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A great way for Jewish professionals and volunteers who work with and provide programming for people in interfaith relationships to locate resources and trainings to build more welcome into their Jewish communities; connect with and learn from each other; and publicize and enhance their programs and services.
This week’s parasha (Numbers 16:1 – 18:32) is named after its key protagonist, a feisty fellow by the name of Korach, born into the priestly tribe of Levi, the same leadership tribe as Moshe/Moses and Aaron. The scene is the desert: the Israelites are complaining and want a change, wishing they were back in good old Egypt. The vibe is just right for a populist revolt. Korach steps into the breach and stirs up trouble. He basically demands an answer to this familiar question: “Who made you the boss over us?” Korach asserts that Moshe is an elitist, busy interacting with God while leaving everyone else out, and then proceeds to organize a band of people who agree with him to confront Moshe.
You can imagine that neither Moshe, his big brother Aaron, nor God are pleased with this uprising. After he gets over his initial shock, Moshe consults with God and receives instructions for something like a gunfight at the OK Corral (minus the guns), in which Korach and his cronies will be swallowed up by what seems like a gigantic earthquake.
Before we proceed to talk about what ultimately happened to Korach and his sons, I’m wondering if I’m the only one who feels some empathy with Korach and his position. This is what Korach says, verbatim, in chapter 16 verse 3:
“You have too much! For all the community, they are all holy, and in their midst is the Lord, and why should you raise yourselves up over the Lord’s assembly?
Aren’t Korach and 250 of his closest friends just demanding what is due them? That is, to share the leadership? After all, God has told the people repeatedly that they are all a “kingdom of priests and a holy nation” (look at Exodus 19:6).
Some of us are puzzled by the searing condemnation and punishment Korach receives for raising the issue of a more democratic system in which Moshe would share leadership with the other Levites. For an insightful commentary on why siding with Korach really is missing the boat, read this piece by Dr. Benjamin Sommer of JTS.
Now, let’s go back to find out more about the fates of Korach, his buddies who joined in his rebellion, and his sons. As you saw in G-dcast’s video, no one remains; they are swallowed up and completely disappear — no one is left except Korach’s sons, who didn’t take their father’s side. And what turns out to be a strange twist is that the guy’s sons went on to write some dozen or so of the 150 liturgical poems found in the Bible, called Psalms. Many of these psalms still appear in Jewish daily worship and some are recited on Sabbaths and special occasions.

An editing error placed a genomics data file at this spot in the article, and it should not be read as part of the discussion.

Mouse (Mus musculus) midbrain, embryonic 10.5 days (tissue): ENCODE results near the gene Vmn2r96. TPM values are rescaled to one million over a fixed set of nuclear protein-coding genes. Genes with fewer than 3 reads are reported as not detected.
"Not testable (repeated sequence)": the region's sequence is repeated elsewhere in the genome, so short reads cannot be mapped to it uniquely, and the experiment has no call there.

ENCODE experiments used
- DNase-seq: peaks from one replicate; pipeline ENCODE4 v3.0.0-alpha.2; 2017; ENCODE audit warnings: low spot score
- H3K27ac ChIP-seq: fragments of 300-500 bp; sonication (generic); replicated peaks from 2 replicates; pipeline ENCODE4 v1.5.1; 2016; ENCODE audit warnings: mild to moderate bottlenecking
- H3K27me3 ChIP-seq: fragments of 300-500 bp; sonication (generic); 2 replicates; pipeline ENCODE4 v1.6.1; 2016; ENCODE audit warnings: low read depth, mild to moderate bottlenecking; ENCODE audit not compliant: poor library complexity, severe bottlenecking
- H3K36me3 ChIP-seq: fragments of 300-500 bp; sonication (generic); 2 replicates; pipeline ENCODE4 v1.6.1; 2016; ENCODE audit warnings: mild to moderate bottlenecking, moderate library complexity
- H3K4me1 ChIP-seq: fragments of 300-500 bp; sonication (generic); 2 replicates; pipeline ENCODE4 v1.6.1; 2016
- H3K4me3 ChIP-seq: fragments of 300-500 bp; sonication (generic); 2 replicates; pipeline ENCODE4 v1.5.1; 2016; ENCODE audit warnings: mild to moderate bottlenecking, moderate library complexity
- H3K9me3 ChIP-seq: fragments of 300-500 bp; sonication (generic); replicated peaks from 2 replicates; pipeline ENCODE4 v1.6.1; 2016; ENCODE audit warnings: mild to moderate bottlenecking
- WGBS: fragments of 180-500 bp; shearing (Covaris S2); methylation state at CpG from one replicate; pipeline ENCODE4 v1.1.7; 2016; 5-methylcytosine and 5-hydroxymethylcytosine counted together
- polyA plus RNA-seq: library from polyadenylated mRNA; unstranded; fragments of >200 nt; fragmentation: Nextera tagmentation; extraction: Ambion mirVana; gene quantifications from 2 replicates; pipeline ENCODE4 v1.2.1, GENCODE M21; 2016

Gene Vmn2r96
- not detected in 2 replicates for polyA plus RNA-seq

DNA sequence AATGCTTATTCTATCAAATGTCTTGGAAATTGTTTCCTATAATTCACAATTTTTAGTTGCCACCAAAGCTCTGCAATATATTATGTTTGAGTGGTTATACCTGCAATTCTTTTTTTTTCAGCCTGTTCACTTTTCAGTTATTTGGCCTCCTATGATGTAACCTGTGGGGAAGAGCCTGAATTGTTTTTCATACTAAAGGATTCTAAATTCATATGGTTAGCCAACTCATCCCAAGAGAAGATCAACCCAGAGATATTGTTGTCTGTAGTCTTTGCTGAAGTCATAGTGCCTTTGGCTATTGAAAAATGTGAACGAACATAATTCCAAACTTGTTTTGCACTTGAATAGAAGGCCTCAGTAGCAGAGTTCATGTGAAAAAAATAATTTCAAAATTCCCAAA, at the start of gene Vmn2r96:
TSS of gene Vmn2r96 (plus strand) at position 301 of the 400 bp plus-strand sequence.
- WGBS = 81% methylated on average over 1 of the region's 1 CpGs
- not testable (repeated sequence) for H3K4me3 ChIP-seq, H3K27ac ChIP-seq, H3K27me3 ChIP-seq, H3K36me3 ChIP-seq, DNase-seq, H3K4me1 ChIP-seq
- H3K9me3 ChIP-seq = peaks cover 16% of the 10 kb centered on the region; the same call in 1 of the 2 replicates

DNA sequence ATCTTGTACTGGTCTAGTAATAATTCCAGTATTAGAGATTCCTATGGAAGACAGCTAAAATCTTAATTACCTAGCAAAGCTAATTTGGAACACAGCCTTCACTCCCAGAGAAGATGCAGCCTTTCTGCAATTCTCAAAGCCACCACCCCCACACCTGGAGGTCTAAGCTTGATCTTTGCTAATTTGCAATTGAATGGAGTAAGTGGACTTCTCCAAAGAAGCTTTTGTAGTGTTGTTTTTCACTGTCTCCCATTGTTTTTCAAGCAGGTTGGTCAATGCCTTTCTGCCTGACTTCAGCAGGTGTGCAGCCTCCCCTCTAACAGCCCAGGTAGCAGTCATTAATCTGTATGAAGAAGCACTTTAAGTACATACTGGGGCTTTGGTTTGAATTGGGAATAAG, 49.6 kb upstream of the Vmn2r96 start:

These poems are filled with profound insights expressed eloquently and with great beauty. Korach’s sons are mentioned by name in Exodus 6:24 — you can read more about them (and Korach himself) here.
Traditionally, Korach remains a power-hungry trouble-maker, despite the fact that on the surface, he seems to be raising a valid point about sharing leadership. And yet, his sons become known for their spiritual poetry, opening us up to the mysteries of life.
One more thing: in the Talmud, there is a shorthand way of classifying arguments between scholars: those that are “for the sake of heaven” and those that are not. The following quote is from the Mishnah, Pirkei Avot 5:17:
Every argument for the sake of heaven will in the end be of permanent value, but every argument not for the sake of heaven will not endure. Which is an argument for the sake of heaven? The argument between Rabbi Hillel and Rabbi Shammai. And which is an argument not for the sake of heaven? The argument of Korach and his followers.
Korach gets a bad rap — and deservedly so, despite his seemingly compelling critique.
To think about:
Even if Korah had a point, what do you think of the way he went about with his argument? Did he approach Moshe privately to have a quiet chat about his (and others’) dissatisfaction? Or was he looking for a fight? When you have difficult emotional issues to grapple with concerning divergent religious traditions, how do you resolve them?
What do you think of the family dynamics in our story? Cousin Korach spearheaded what turned into a huge rift with Cousin Moshe. Do families have propensities to argue with each other? And what about Korach’s sons? How did they manage to stay out of the rebellion? Is there a message for us when we read that Korach’s sons became composers of liturgical poetry? How does it happen that family members can have such divergent religious views as Korach and his sons?
To consider as you read about the week’s Torah portion, Ki Tissa:
Which of your senses is the most important to you in understanding the world? Is this also the sense that helps you tap into your spiritual self?
Why does the writer of the Bible use the human body when describing God?
Why did the Israelites lose faith in Moshe’s returning to them? What makes you lose faith in someone or something?